Indiana Geological Survey
Bloomington, IN 47405
Telephone: (812) 855-5893
Fax: (812) 855-2862
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Technology today has made the business of cartography more dynamic and demanding than at any time in history. With the wide-scale use of Geographic Information Systems (GIS), digital mapping in real-world coordinates has become a standard tool for compilation, evaluation, analysis, modeling, and production.
The Indiana Geological Survey (IGS) at Indiana University has a full-time staff of five cartographers devoted to the creation of digital base maps, graphics, posters, slides, geologic maps, GIS coverages, and many other products to display geologic information. In the last ten years, methods of ink drawing and negative scribing have been replaced with digitizing boards, computers, scanners, and large-format plotters. With the advent of GIS, maps have become "intelligent"; many times in the past, a map could be out-of-date prior to being printed. By using GIS, we are able to print many products on-demand to represent the most current data; however, traditional methods of offset printing are still used to create lasting documents. Many printing houses have modernized their methods and now accept digital files which go either (1) directly to negative (on an imagesetter) and then are transferred to offset plate or (2) directly to offset plate. This process is known as CTP -- Computer-To-Plate process. The IGS cartographers faced the challenge of finding a mechanism to combine digital base maps and GIS data into a digital file to be sent to a high-quality printing service. This paper will focus on one particular project and the methods we used to create the final digital product.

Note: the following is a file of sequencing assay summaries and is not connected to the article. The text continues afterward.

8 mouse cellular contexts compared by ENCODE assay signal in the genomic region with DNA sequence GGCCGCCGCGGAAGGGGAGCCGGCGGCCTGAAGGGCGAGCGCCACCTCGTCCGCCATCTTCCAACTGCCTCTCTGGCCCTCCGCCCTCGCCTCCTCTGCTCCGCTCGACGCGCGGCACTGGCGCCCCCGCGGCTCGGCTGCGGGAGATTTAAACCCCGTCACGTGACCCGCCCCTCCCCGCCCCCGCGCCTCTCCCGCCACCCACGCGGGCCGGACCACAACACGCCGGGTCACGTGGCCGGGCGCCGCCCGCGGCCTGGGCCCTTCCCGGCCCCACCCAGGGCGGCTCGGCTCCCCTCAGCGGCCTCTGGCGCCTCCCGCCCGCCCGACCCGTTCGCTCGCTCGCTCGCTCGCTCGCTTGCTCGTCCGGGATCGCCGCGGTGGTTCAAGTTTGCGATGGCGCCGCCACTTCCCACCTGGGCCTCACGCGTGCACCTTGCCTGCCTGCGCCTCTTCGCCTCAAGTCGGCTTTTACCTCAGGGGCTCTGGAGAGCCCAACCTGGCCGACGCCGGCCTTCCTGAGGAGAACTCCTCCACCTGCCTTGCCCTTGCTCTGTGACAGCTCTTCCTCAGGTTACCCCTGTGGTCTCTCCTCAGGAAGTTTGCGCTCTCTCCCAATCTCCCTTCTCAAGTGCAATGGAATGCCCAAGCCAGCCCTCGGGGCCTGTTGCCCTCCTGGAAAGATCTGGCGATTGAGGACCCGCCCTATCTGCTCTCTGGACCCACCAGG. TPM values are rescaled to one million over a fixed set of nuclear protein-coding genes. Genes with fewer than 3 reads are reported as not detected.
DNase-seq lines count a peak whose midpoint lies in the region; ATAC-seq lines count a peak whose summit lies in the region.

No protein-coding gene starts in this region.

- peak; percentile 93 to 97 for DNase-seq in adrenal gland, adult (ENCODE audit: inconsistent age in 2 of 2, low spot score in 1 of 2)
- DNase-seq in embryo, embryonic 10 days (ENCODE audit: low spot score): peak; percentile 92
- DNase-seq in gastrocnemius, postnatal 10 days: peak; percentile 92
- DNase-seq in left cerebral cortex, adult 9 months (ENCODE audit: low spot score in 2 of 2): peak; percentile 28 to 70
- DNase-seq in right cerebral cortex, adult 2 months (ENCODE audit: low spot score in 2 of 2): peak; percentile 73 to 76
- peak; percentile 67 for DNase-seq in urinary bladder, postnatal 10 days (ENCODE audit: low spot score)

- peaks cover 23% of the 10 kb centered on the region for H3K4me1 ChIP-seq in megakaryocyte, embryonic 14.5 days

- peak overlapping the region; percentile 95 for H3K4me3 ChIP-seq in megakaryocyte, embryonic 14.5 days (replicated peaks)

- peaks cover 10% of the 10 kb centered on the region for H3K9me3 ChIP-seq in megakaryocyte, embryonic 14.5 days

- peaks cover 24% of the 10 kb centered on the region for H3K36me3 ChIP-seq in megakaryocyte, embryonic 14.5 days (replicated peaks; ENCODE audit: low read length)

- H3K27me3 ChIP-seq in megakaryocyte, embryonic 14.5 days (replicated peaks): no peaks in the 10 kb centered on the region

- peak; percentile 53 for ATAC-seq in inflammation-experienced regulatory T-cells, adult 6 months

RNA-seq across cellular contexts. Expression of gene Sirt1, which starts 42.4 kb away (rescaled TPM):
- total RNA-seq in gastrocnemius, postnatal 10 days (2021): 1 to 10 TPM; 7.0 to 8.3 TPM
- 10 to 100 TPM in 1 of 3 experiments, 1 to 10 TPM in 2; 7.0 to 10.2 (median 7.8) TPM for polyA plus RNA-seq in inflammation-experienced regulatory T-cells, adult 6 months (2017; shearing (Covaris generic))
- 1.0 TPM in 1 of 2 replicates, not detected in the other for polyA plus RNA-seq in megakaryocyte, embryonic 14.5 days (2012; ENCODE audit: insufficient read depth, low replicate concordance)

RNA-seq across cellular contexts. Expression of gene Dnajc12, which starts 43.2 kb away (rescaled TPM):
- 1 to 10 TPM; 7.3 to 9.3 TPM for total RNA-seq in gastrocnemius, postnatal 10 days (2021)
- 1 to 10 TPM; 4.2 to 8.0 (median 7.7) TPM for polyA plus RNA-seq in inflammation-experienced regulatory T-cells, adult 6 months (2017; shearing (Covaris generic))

The intended product was an Indiana Geological Survey Special Report. This type of publication is traditionally a high-quality, peer-reviewed, technical study of a broad geographic area; final publication size is 8.5 by 11 inches. In this case, the subject matter was information concerning coal in Indiana. The author provided databases containing all pertinent coal information and ArcView 3.0 project files.